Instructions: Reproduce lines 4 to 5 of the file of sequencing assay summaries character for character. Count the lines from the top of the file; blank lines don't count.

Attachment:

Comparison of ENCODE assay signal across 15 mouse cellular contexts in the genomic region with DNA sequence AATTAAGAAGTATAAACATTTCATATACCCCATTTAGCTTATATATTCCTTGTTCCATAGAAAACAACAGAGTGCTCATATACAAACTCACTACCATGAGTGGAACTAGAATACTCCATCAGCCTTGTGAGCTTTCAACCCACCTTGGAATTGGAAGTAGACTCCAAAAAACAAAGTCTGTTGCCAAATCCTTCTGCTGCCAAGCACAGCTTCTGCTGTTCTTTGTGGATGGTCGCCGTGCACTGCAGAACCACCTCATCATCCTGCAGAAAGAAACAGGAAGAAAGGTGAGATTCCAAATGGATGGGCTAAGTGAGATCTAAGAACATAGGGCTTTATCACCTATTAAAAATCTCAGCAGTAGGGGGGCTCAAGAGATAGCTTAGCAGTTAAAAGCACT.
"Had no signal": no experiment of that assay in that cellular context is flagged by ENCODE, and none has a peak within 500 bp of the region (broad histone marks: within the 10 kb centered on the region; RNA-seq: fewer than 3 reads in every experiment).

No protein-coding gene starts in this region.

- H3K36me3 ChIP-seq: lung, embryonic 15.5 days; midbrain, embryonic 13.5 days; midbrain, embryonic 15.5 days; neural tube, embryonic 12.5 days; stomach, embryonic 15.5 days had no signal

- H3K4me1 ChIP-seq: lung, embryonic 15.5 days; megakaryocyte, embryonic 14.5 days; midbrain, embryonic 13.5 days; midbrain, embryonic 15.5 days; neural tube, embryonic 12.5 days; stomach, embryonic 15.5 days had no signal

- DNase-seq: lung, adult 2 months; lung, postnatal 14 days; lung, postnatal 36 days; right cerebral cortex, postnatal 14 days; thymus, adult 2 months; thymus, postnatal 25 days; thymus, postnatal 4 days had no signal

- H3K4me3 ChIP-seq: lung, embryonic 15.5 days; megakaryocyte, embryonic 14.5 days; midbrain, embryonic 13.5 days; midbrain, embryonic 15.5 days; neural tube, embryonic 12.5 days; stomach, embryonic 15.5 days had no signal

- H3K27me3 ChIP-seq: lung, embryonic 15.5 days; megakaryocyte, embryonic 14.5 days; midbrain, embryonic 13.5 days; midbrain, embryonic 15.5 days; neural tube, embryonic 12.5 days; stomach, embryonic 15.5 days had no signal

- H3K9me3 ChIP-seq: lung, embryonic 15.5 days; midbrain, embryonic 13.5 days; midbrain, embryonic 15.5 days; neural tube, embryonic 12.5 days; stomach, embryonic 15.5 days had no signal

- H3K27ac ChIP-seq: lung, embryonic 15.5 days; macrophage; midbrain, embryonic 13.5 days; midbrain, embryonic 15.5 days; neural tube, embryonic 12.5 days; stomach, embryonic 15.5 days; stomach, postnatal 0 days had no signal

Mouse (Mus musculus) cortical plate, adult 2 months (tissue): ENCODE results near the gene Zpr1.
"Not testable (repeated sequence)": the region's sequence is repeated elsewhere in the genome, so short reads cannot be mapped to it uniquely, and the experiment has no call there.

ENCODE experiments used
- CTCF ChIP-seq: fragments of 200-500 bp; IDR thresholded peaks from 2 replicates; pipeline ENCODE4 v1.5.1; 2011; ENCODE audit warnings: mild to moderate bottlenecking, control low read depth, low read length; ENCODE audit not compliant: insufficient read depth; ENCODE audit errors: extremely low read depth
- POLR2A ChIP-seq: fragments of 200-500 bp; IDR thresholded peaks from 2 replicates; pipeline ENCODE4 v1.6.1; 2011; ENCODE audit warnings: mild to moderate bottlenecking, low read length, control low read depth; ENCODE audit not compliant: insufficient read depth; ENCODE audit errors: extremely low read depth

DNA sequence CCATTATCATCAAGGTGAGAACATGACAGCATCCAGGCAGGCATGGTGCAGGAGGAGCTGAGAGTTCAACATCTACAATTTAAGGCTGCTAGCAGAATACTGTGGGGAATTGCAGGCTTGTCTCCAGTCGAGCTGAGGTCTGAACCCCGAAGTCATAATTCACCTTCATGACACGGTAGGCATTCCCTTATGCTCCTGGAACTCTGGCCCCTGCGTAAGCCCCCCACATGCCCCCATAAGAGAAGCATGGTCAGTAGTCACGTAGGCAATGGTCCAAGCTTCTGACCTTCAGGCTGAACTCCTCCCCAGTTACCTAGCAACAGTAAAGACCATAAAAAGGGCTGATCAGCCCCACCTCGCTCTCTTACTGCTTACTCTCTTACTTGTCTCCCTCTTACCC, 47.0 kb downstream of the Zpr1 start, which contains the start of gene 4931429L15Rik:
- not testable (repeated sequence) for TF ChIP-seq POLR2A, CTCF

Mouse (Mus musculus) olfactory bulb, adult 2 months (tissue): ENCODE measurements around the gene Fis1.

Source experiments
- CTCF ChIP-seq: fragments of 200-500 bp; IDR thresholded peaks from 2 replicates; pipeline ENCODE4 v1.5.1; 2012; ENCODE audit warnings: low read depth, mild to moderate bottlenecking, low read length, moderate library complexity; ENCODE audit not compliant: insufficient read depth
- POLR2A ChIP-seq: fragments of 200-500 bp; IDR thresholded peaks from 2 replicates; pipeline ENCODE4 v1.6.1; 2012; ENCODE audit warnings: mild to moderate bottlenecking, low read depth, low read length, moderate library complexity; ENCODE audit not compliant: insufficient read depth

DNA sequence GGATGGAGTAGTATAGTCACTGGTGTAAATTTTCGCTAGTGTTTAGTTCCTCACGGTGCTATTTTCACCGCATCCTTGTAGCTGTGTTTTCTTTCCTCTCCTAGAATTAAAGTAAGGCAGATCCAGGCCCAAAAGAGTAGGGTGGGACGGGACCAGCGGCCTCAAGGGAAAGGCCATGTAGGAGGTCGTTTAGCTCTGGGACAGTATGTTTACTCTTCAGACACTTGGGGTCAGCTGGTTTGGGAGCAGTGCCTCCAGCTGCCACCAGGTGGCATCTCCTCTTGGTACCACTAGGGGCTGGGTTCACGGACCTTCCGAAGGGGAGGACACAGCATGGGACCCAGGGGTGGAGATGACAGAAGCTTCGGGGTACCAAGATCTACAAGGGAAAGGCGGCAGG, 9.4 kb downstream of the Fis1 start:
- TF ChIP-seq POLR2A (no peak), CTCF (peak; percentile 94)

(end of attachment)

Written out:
- H3K36me3 ChIP-seq: lung, embryonic 15.5 days; midbrain, embryonic 13.5 days; midbrain, embryonic 15.5 days; neural tube, embryonic 12.5 days; stomach, embryonic 15.5 days had no signal

- H3K4me1 ChIP-seq: lung, embryonic 15.5 days; megakaryocyte, embryonic 14.5 days; midbrain, embryonic 13.5 days; midbrain, embryonic 15.5 days; neural tube, embryonic 12.5 days; stomach, embryonic 15.5 days had no signal